International credit rating agency Moody’s Investors Service on Thursday lowered India’s projected Gross Domestic Product growth rate to 5.6% for the 2019-’20 financial year, PTI reported. The company had earlier predicted India would grow 5.8%.
The slowdown in the Indian economy was lasting longer than expected, the agency said. “We have revised down our growth forecast for India,” Moody’s added. “We now forecast slower real GDP growth of 5.6% in 2019, from 7.4% in 2018.”
The agency said growth was expected to accelerate to 6.6% in 2020 and 6.7% in 2021, but the pace would remain slower than in the recent past. “India’s economic growth has decelerated since mid-2018, with real GDP growth slipping from nearly 8% to 5% in the second quarter of 2019 and joblessness rising,” Moody’s added.
It said investment activity in the country was muted even before this, but the economy was buoyed by strong consumption demand. “What is troubling about the current slowdown is that consumption demand has cooled notably,” Moody’s said.
This came a week after the United States-based financial services company downgraded its outlook on India to “negative” from “stable”. The country’s foreign issuer rating was affirmed at Baa2, which is the second-lowest investment grade score. The agency added that while government measures to support the economy should help reduce the depth and duration of India’s growth slowdown, prolonged financial stress among rural households, weak job creation and a credit crunch among non-bank financial institutions have increased the probability of a more entrenched slowdown.
The government had responded saying the fundamentals of the economy remained robust, with inflation under check. India continues to offer strong prospects of growth in the near and medium term, the government added.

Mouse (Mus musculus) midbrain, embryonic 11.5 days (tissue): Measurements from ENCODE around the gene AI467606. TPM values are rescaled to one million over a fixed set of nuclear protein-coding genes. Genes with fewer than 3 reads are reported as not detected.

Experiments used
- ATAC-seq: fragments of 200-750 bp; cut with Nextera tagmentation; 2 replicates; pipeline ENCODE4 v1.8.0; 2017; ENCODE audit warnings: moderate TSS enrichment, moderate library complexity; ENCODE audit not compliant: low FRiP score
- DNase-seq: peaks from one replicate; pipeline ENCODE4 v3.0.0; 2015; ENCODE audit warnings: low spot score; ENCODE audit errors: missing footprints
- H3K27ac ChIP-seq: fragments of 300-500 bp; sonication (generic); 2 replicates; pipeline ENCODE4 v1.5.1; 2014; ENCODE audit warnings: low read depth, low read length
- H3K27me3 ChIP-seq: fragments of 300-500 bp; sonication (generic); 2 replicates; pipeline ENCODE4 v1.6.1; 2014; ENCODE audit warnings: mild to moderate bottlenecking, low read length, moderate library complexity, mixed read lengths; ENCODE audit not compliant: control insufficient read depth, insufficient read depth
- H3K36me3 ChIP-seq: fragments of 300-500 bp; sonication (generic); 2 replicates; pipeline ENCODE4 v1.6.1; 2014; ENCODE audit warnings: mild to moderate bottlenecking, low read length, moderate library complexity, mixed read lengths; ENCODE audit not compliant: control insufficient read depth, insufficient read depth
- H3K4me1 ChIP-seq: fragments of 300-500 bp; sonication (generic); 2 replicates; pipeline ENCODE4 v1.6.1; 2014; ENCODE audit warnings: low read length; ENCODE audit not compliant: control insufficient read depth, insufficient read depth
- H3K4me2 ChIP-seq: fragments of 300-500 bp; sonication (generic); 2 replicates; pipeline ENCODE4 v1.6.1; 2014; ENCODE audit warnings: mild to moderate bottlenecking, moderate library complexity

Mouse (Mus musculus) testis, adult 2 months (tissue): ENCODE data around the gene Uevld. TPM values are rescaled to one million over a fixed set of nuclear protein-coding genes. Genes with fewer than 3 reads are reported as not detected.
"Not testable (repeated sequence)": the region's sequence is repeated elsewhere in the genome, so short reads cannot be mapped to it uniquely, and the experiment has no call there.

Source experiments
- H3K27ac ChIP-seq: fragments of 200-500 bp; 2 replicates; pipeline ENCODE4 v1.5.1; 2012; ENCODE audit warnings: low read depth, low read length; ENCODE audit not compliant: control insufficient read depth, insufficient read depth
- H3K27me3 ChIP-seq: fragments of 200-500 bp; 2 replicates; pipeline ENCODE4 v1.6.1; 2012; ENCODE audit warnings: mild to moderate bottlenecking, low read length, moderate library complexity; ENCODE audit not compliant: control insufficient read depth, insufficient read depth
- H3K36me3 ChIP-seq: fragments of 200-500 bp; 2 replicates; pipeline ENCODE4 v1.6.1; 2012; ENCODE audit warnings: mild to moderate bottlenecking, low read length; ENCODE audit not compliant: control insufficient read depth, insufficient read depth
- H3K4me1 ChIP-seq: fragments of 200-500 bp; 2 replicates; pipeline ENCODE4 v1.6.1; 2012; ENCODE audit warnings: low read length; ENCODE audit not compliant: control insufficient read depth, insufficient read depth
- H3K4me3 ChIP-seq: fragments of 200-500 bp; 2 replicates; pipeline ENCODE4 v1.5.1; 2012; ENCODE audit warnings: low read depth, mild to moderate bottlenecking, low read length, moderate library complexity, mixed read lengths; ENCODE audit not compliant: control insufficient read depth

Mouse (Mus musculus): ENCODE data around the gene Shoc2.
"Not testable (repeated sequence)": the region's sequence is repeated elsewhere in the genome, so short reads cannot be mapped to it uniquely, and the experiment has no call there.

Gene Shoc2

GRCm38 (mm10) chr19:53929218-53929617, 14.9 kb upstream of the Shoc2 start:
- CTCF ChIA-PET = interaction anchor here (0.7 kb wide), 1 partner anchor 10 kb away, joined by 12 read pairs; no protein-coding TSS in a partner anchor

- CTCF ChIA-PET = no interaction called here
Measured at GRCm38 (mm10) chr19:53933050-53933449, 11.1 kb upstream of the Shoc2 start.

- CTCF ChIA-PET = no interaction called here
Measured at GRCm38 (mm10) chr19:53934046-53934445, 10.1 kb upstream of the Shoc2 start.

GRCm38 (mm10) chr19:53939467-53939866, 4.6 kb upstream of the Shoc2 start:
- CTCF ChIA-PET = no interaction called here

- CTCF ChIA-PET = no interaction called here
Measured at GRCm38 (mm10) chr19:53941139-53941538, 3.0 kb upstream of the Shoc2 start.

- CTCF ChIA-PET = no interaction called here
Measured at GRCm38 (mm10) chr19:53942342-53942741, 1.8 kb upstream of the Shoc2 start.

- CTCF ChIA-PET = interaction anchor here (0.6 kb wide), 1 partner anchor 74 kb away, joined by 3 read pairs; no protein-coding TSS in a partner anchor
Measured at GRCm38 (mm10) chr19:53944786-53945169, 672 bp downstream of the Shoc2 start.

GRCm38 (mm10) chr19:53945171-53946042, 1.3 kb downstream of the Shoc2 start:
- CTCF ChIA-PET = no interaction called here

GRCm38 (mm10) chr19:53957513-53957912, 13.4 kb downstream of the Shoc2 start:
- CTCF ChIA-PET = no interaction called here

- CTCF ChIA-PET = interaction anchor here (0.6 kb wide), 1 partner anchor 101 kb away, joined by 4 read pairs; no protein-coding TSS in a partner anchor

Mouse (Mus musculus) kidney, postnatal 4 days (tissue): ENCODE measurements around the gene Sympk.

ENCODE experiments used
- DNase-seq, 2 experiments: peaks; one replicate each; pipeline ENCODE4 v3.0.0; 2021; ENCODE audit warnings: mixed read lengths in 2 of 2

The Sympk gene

The economy has been struggling for several months. The growth rate slipped to a six-year low of 5% in the April-June quarter. It was the fourth straight quarter of slowdown. The Reserve Bank of India on October 4 revised the projected growth rate for 2019-’20 downwards to 6.1%, while the Asian Development Bank cut its growth forecast from 7% to 6.5% in September.
Last month, the International Monetary Fund lowered projected growth in the current financial year to 6.1%, but said it would rebound to 7% in the 2020-’21 financial year.
The crisis has affected the automobile sector the most. Data released on November 11 showed passenger vehicle sales rose for the first time in 12 months in October, albeit a marginal 0.28%. The slowdown so far is one of the worst to have disrupted the industry since the collection of data on vehicle sales started in 1997.
Industrial output contracted 4.3% in September compared to the same month last year, government data showed on Monday. The output of eight core sectors of the Indian industry – coal, crude oil, natural gas, refinery products, fertiliser, steel, cement and electricity – declined by 5.2% in September.
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